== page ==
Despite a design origin that possibly dates back to the late 1980s, the Pokpung-ho ("Storm Tiger") Main Battle Tank remains something of an enigma to observers outside of North Korea. For a time, the tank was known in the West under the codename of "M-2002" as its existence was confirmed in the year 2002 while undergoing performance evaluation trials. It is believed that the Pokpung-ho entered service in 1992 and today represents one of the most modern tank offerings of the North Korean Army. The Pokpung-hu was further unveiled in public during a 2010 North Korean Army military parade, solidifying its existence to Western observers.
Design of the Pokpung-ho is accredited to the Second Machine Industry Bureau with production being handled out of the Ryu Kyong-su Tank Factory of Sinhung, South Hamgyong Province in North Korea. As very little concrete information is currently available on the tank, it is believed that the Pokpung-ho is something of a "mish-mash" of collected technologies from other Soviet-era and Chinese main battle tanks - from the T-62 and T-72 to the T-80, T-90 and the Chinese Type 88. The North Koreans had garnered some experience in the upgrading of Soviet systems when they undertook a program to modernize their T-62 fleet to create the indigenous Chonma-ho ("Sky Horse") Main Battle Tank. It is believed that the Pokpung-ho program was developed in response to the poor showing that Soviet T-72s had in the 1991 Gulf War with the Iraqi Army, falling to the mastery and firepower of American M1 Abrams crews in large numbers. Its sworn enemy, South Korea, maintains the capable K1 Main Battle Tank in several thousand examples and has since moved ahead with mass production of the K2 "Black Panther" - a system with performance qualities not unlike the American M1. The Pokpung-ho, therefore, is something of a North Korean design intended to bring her land forces to something of a modernized state.
From what is known about the Pokpung-ho, it appears to be a wholly conventional tank design. She sports a low profile and battlefield silhouette which works to the crew's advantage when the tank inevitably becomes a target. The low hull and turret design is synonymous with modern Russian tanks so this is to be expected. The front hull features a sharply angled glacis (protected by applique armor) plat contouring up to the turret bustle. The turret itself is situated at the center of the design and is circular in nature with noticeable angled facings to help deflect incoming enemy small arms, artillery spray and projectiles. The barrel is set low in the turret's front facing and extends out over the forward hull. There is an identifiable fume extractor along the midway point of the barrel and no muzzle brake is apparent. The main gun is believed to be either of 115mm or 125mm caliber, though the latter is more likely. The Russian version of this gun can also fire an Anti-Tank Guided Missile. The main armament is complimented by a 14.5 KPVT anti-aircraft heavy machine gun mounted at the commander's cupola to the right side of the turret roof. A 7.62mm PKT general purpose anti-infantry machine is fitted in a coaxial mount in the turret alongside the main gun. At least eight smoke grenade dischargers (in two banks of two) are noted to each side of the turret. Tracks encircling six road wheels straddle the hull design and are covered over by thin armor skirts for limited protection. The Pokpung-ho is powered by a single 12-cylinder diesel engine (possibly 1,000 horsepower output) mounted in a rear compartment and suspension is of the torsion variety. The vehicle weighs in at over 45 tons and features an operational range of approximately 230 miles with a top speed most likely in the vicinity of 37 miles per hour. NBC (Nuclear, Biological and Chemical protection for the crew is assumed as it remains a standard fitting on all modern tanks. Likewise, night vision is almost assuredly supplied to the crew. The crew is made up of three personnel in the tank commander, gunner and driver - the main gun loading presumably handled by an automatic loader mechanism as in the Russian T-90, though some sources suspect manual loading to be a part of the Pokpung-ho's operation. The driver mans a position at the forward left side of the hull.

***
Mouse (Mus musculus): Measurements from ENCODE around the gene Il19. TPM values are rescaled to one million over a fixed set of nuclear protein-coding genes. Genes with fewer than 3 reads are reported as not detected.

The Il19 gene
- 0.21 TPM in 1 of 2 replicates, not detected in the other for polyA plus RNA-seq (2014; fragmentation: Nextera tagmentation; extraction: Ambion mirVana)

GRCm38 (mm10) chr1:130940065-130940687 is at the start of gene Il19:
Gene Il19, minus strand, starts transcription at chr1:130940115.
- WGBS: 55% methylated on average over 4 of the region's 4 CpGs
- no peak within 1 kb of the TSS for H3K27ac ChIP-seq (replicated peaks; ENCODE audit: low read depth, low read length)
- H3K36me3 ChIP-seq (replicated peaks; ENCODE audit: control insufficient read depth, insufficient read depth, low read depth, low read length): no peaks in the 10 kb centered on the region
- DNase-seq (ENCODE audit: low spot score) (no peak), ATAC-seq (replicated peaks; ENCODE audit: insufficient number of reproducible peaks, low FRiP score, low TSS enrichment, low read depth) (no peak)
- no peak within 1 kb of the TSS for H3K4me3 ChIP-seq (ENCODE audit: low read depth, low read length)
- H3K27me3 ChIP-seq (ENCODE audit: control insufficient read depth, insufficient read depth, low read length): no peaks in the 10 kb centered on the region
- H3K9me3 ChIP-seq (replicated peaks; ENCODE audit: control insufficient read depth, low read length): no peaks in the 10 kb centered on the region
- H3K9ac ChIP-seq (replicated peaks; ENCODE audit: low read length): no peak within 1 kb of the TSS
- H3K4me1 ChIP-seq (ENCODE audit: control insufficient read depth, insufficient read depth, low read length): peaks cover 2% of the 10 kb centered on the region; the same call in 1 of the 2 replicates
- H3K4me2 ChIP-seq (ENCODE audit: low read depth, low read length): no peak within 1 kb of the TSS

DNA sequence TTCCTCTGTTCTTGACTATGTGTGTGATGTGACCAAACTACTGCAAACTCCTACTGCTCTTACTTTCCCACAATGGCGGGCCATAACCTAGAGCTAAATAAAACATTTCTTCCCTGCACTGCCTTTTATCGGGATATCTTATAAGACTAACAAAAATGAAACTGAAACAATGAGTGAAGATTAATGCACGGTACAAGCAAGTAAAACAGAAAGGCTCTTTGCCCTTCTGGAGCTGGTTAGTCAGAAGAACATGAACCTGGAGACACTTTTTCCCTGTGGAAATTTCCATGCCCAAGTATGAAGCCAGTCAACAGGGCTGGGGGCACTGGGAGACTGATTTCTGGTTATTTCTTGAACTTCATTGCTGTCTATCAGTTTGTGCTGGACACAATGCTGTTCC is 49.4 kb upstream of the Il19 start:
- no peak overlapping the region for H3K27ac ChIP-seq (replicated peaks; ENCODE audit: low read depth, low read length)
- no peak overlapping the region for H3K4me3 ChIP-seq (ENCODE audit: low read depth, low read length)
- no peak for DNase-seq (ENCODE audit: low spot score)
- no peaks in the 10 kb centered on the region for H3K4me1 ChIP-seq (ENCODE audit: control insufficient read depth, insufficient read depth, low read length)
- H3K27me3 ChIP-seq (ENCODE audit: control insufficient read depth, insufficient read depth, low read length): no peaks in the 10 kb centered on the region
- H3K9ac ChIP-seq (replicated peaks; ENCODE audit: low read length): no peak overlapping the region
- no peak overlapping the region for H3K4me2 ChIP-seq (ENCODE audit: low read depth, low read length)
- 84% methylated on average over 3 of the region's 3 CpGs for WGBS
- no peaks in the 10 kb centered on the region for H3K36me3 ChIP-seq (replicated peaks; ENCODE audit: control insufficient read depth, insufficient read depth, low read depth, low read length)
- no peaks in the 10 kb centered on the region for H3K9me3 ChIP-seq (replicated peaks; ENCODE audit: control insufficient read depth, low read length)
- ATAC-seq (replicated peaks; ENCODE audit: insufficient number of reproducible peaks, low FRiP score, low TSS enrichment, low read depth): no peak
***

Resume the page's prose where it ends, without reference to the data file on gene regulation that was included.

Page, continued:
North Korea claims that the capabilities of the Pokpung-ho are similar to the modern Russian T-90, itself an updated interim form of the Cold War-era T-72. The Fire Control System is thought to be somewhat modern (computerized) and based on foreign technology (possibly a British Chieftain obtained by way of Iran or a Russian T-72). From available imagery, it can be assumed that the Pokpung-ho makes use of an onboard laser rangefinder, infrared sensor and searchlight. All these features come together to make for a lethal offering, though direct warfare is ultimately the final gauge. At any rate, the Pokpung-ho fits well into armored doctrine that the North Korean Army holds to.
As it stands, the Pokpung-ho is an improvement over the Cold War-era Soviet offerings that the North Korean Army is capable of fielding (albeit in large numbers) yet it remains to be seen how this "new" system can compare to the latest generation of Main Battle Tanks the world over. With the North Korean nation always strapped for war-making resources such as oil - largely dependent on some outside allegiances such as China - large-scale exercises involving the Pokpung-ho are few and far between. in the event of total war, however, the Pokpung-ho would most likely spearhead any offensive operations against the South.
The only known North Korean Army element charged with operation of the Pokpung-ho is the 105th Seoul Ry-Kyong-Su Guards Division. This group became North Korea's first armored division back in the Korean War of 1950-1953.